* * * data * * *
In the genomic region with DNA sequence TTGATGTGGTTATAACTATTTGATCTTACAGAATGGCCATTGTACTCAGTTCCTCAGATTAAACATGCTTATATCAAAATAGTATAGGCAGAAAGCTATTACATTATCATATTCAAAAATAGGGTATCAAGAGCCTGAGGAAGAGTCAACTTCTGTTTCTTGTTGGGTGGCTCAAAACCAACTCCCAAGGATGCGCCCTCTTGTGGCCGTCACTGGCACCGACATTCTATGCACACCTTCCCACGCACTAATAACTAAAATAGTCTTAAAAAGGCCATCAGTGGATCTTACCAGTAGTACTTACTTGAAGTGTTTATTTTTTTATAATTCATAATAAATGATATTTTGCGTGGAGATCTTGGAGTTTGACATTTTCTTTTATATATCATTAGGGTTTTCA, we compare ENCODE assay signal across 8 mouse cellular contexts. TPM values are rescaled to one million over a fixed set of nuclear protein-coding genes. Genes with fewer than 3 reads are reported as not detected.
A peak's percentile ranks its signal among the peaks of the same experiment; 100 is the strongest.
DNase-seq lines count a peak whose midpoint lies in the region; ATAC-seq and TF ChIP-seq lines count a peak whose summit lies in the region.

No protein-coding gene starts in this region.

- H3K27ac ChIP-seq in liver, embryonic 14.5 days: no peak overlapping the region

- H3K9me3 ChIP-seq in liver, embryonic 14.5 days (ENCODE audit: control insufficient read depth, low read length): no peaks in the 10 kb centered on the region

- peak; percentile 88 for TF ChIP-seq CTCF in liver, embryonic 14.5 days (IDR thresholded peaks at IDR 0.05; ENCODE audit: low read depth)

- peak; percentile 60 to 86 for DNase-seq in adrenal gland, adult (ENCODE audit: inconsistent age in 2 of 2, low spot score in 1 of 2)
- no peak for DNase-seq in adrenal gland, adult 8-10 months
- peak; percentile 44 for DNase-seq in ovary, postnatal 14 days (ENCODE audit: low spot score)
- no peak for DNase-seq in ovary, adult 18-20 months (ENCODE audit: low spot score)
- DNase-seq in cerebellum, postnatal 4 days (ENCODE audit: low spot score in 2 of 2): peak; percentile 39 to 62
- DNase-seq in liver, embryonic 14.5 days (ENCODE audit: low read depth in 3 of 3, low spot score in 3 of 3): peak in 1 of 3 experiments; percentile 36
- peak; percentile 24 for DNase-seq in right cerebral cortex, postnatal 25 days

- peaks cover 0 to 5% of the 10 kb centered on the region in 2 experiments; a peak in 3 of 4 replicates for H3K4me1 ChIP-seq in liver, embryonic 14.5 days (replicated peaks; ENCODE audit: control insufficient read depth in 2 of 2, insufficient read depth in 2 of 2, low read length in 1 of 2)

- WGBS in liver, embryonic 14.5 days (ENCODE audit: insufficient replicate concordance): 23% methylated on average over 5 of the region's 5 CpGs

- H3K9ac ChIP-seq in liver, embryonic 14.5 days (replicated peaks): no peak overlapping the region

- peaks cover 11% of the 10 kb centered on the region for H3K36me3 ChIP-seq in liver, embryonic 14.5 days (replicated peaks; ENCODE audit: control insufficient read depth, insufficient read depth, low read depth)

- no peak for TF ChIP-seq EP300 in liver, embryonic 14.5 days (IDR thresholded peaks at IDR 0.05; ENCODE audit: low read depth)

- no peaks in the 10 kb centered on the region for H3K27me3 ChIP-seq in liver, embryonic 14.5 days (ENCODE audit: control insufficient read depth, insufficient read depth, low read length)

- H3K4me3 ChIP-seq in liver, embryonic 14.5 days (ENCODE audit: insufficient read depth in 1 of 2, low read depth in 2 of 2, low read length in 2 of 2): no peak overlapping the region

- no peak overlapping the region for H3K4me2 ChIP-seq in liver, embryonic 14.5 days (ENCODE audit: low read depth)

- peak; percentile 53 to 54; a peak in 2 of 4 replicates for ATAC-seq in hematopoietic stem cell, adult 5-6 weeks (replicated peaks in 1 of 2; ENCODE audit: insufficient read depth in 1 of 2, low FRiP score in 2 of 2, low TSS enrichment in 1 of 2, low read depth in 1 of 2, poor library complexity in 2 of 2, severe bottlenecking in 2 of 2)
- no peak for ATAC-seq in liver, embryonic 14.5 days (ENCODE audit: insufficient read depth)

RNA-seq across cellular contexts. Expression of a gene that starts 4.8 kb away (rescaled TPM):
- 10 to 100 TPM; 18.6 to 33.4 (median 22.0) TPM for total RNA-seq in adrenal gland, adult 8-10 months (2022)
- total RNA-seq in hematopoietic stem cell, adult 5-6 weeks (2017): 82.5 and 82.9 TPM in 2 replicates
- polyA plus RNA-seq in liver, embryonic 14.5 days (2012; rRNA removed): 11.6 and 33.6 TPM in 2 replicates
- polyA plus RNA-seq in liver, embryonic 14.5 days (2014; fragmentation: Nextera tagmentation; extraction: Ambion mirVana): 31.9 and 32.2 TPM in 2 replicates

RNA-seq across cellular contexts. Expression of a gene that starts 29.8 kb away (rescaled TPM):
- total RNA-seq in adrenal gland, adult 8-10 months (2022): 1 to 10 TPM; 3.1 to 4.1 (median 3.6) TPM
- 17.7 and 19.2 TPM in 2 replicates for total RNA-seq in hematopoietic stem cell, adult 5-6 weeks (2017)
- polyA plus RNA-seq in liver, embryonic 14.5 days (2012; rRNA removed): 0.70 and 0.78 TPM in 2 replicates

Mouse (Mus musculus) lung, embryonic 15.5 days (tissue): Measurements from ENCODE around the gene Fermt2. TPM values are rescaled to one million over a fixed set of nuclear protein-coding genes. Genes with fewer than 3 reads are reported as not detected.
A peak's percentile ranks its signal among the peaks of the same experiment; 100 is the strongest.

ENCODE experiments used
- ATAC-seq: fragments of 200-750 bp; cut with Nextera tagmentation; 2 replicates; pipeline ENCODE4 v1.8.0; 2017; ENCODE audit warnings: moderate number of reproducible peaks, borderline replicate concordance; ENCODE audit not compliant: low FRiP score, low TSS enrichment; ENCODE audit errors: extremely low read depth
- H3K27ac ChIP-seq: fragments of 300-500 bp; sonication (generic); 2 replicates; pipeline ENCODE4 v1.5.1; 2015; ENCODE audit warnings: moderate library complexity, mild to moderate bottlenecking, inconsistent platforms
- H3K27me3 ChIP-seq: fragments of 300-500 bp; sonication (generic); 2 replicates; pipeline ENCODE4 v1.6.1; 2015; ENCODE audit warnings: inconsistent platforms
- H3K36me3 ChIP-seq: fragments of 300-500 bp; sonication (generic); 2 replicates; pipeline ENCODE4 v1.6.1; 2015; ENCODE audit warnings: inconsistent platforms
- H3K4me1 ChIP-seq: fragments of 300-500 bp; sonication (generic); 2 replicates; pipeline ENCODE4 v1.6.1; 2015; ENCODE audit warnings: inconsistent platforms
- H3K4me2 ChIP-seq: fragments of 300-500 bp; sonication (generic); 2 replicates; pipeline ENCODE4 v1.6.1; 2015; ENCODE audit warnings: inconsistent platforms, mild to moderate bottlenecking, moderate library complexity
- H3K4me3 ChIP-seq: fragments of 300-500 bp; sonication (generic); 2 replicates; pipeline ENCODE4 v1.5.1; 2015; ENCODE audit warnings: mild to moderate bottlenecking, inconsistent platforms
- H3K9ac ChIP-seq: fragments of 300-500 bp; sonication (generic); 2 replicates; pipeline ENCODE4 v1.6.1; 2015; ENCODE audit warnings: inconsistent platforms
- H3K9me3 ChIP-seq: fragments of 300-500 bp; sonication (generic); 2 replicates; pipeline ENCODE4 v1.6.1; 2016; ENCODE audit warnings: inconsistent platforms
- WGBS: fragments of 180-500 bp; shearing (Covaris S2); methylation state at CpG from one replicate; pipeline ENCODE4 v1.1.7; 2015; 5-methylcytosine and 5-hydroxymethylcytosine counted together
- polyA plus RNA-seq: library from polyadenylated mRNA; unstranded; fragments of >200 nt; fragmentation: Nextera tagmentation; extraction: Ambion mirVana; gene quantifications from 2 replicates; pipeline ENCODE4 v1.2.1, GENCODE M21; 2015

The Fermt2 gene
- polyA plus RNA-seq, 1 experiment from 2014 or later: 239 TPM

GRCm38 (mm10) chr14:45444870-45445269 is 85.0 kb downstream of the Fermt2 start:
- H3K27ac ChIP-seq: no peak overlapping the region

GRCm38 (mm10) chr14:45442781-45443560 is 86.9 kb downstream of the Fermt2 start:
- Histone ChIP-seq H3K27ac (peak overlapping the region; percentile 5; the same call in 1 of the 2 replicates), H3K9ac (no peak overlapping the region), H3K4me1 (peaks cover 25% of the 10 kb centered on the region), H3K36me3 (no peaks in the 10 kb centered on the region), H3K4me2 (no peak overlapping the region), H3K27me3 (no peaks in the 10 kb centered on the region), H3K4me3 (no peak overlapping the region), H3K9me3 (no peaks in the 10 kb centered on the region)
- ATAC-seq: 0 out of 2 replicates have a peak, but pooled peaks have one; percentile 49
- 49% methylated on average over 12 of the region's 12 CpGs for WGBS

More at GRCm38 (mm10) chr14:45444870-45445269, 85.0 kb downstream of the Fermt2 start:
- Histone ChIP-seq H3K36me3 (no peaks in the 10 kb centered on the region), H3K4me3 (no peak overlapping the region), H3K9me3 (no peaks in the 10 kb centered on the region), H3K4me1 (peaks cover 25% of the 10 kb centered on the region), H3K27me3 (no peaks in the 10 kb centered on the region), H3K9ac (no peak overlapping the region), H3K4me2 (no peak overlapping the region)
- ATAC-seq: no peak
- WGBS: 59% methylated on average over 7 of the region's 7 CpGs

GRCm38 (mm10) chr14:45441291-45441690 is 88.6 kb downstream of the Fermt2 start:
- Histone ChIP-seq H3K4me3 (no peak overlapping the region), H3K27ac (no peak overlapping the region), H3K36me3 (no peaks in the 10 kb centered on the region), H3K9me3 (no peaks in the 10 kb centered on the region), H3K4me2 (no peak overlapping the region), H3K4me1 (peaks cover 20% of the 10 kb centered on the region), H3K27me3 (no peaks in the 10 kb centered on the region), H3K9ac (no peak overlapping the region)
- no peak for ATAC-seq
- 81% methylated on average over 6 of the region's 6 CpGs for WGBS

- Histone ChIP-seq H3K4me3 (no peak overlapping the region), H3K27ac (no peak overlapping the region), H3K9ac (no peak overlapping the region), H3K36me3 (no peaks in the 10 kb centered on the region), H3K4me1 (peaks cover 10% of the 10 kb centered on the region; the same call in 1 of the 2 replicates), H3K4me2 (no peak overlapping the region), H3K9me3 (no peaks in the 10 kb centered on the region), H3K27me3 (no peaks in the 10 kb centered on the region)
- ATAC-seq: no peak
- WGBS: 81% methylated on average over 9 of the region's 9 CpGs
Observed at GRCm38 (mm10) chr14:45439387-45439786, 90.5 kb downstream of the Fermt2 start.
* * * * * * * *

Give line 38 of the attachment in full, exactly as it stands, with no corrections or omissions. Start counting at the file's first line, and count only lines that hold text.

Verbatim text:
- H3K27ac ChIP-seq: fragments of 300-500 bp; sonication (generic); 2 replicates; pipeline ENCODE4 v1.5.1; 2015; ENCODE audit warnings: moderate library complexity, mild to moderate bottlenecking, inconsistent platforms